“Then a voice said to him, ‘“What are you doing here, Elijah?’
“He replied, ‘I have been very zealous for the Lord God Almighty. The Israelites have rejected your covenant, torn down your altars, and put your prophets to death with the sword. I am the only one left, and now they are trying to kill me too.’
“The Lord said to him, ‘Go back the way you came . . . ‘” (1 Kings 19:13-15)
“Therefore, since we are surrounded by such a great cloud of witnesses, let us throw off everything that hinders and the sin that so easily entangles. And let us run with perseverance the race marked out for us, fixing our eyes on Jesus, the pioneer and perfecter of faith.” (Hebrews 12:1-2)
It’s become kind of a cottage industry. Or like Hallmark cards, a sentiment for every occasion. Every noteworthy event generates a slew of articles entitled What should a Christian do about ____, or What the Bible says about ____.
I’m probably going to step on some toes by saying so, but when I see that kind of boilerplate in the title, I’m turning to—or now, probably clicking through to—the cartoons or even the weather. I don’t want to read articles like that.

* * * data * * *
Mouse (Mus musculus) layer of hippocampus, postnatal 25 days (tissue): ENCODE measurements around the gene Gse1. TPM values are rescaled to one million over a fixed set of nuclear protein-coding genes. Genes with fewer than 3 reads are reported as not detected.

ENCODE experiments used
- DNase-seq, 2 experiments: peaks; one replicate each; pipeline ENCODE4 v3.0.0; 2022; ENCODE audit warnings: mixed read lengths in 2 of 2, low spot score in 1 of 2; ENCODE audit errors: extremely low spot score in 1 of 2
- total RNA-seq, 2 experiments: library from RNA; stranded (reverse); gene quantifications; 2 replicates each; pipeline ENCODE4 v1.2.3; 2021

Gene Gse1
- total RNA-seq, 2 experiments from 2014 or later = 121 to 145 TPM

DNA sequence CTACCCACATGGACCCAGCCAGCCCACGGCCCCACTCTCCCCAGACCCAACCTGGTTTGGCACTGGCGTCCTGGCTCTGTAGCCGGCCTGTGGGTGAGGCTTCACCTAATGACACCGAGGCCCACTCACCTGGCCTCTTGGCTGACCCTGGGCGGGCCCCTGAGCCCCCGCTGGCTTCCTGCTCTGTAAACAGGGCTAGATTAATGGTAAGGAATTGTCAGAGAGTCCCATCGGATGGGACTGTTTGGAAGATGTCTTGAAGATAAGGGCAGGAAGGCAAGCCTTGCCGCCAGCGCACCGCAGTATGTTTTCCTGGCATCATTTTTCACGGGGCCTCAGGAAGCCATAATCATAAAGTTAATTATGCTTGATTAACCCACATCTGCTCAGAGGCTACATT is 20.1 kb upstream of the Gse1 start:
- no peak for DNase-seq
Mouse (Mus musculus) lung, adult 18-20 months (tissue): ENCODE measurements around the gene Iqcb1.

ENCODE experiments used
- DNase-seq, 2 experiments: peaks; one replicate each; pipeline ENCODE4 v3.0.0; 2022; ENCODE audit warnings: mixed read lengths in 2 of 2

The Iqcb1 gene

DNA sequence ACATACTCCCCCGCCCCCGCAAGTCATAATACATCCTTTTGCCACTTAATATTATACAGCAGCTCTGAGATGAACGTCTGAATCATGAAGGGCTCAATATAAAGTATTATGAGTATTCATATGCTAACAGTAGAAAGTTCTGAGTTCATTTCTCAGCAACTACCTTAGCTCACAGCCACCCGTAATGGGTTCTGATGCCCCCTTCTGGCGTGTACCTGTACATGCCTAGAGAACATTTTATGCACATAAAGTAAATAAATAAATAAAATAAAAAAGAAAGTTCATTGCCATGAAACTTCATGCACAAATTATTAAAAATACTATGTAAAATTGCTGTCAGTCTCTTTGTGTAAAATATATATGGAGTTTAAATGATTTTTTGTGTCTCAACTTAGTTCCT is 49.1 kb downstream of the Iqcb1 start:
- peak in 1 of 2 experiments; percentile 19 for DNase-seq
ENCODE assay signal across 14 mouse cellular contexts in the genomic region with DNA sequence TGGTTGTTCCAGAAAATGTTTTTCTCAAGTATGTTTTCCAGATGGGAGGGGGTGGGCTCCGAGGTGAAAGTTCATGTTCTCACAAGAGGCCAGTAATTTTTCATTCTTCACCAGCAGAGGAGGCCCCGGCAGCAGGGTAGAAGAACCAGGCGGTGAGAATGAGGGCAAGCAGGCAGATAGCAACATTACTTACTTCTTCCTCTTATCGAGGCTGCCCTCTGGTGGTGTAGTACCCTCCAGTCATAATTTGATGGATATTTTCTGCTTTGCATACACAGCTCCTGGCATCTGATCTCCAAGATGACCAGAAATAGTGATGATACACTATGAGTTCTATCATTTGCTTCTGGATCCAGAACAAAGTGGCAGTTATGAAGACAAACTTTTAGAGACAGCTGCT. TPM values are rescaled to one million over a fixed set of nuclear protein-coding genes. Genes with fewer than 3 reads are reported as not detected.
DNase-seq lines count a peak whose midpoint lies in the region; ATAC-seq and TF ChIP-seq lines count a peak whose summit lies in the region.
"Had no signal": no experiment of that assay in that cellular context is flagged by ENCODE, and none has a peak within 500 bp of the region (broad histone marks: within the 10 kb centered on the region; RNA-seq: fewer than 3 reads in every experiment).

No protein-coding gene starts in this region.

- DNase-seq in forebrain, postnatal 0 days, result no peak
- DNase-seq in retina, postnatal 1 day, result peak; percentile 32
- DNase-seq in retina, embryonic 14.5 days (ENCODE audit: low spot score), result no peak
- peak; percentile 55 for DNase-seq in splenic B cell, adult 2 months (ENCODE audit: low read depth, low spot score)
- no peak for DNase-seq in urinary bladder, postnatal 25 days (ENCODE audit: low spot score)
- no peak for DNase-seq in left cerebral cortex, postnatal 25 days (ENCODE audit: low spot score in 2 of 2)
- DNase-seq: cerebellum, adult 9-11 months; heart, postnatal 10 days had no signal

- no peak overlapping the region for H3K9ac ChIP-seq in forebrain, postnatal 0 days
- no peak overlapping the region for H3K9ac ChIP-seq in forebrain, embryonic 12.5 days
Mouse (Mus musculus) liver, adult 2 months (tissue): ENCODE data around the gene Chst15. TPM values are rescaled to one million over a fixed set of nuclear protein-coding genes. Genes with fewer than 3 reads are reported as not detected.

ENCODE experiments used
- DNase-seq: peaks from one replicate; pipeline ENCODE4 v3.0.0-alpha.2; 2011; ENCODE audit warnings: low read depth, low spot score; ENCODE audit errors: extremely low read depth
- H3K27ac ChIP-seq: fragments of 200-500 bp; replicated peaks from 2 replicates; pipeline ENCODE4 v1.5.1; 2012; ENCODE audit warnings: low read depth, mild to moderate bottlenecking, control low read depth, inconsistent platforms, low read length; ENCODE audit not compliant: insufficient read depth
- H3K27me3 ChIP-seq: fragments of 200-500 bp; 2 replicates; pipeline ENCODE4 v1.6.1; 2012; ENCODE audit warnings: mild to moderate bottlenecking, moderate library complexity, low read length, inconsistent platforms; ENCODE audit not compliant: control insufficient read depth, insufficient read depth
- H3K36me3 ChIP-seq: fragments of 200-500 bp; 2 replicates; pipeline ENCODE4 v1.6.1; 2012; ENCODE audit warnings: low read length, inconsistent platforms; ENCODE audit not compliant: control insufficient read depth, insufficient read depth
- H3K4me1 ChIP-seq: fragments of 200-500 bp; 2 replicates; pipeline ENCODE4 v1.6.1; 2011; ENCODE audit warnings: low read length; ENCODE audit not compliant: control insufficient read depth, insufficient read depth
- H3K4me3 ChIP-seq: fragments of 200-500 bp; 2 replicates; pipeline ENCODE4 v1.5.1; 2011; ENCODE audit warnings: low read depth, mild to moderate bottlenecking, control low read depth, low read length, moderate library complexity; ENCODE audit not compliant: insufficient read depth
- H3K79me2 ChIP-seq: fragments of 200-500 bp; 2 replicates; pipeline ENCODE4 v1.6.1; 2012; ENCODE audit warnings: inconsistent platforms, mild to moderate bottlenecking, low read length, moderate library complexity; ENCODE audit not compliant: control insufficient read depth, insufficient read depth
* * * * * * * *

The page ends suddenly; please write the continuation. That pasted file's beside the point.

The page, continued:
But as I was reading earlier this evening about recent events at the U.S. Capitol I started to wonder if I needed to read this kind of article. And after a few moments I realized the answer was no.
I have a reflexive aversion to bromides and pat answers, so I know that has something to do with my conclusion. Back in the antediluvian printed word days, you used to consult a roster of topics with appropriate corresponding Bible verses in some hefty Bible handbook. Now I’m sure there are dozens of apps that can provide near-instant answers on your phone or tablet. Still not interested.
But as I continued to think about it I realized that timely, genuine biblical wisdom sounds deceptively simple sometimes. It’s just that arming yourself with Scripture to watch, listen to or read the news isn’t always intuitively obvious.